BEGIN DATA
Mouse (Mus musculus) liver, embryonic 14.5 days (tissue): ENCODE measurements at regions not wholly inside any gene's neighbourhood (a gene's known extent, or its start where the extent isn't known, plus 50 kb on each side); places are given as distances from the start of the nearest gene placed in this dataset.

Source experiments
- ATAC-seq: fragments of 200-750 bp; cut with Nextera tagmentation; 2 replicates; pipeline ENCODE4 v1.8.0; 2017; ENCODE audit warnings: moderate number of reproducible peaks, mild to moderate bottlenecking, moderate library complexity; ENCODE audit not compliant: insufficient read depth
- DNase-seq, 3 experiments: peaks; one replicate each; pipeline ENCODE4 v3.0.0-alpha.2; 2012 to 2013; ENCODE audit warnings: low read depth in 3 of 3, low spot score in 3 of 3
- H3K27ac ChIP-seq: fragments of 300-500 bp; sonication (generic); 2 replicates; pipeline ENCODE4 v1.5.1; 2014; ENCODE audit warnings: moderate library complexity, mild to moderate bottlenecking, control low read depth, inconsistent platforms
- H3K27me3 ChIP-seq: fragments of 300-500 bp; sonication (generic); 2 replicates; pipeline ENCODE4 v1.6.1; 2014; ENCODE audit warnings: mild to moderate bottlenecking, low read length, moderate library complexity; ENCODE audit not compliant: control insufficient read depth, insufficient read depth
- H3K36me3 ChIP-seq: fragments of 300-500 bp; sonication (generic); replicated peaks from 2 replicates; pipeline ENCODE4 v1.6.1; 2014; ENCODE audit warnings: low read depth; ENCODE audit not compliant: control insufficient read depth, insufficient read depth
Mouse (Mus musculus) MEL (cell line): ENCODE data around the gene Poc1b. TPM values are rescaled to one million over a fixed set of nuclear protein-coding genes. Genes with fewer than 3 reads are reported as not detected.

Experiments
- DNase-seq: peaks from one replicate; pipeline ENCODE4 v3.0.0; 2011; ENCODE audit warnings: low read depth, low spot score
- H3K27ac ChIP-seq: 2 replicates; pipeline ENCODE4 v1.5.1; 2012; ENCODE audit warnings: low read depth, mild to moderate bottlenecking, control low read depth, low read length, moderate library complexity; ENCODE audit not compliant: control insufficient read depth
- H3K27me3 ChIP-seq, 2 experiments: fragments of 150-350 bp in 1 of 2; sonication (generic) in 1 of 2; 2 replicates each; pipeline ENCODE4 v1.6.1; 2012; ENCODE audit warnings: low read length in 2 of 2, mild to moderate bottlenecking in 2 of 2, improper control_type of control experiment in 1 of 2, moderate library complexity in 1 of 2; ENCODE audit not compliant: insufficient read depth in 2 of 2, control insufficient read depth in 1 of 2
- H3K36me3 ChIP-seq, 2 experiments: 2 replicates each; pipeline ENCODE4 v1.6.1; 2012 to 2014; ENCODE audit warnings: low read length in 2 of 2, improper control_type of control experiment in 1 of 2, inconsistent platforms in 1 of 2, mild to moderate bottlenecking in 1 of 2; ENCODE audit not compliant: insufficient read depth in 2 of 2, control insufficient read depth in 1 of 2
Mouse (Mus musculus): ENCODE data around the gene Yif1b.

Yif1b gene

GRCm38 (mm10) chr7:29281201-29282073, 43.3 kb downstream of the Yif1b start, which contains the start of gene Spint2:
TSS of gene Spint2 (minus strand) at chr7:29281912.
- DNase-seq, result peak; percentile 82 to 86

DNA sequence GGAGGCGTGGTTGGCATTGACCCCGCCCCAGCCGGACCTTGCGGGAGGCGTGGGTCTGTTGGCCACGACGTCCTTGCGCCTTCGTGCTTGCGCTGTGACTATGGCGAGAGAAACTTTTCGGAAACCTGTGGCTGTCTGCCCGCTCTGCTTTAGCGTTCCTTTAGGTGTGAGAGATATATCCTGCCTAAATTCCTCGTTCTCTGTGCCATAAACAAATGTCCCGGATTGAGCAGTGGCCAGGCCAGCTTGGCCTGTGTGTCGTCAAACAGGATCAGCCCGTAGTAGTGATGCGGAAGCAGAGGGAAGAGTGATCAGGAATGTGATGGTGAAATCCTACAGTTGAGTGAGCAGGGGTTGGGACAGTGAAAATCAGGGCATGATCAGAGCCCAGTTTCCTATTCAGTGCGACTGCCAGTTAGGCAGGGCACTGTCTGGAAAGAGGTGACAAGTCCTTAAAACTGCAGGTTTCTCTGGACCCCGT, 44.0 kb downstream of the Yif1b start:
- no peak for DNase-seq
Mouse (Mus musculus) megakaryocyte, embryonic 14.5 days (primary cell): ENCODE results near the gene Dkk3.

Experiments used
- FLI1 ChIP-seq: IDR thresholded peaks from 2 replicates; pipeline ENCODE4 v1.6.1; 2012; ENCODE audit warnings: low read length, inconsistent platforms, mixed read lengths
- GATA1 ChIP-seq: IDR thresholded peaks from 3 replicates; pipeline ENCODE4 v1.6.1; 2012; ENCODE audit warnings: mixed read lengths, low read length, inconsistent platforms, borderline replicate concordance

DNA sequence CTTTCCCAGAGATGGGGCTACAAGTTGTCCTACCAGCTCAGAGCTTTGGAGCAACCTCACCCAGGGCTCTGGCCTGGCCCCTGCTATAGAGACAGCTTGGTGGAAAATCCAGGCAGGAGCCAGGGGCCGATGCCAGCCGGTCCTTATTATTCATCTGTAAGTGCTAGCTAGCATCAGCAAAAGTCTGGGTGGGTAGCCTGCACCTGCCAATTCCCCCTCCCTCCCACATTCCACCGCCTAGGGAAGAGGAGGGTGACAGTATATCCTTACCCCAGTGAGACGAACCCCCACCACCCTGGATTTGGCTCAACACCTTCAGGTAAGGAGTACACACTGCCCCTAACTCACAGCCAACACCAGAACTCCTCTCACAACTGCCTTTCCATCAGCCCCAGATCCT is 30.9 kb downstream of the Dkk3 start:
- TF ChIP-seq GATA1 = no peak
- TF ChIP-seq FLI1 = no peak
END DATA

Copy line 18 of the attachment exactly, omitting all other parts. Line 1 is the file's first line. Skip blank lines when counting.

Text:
- DNase-seq, result peak; percentile 82 to 86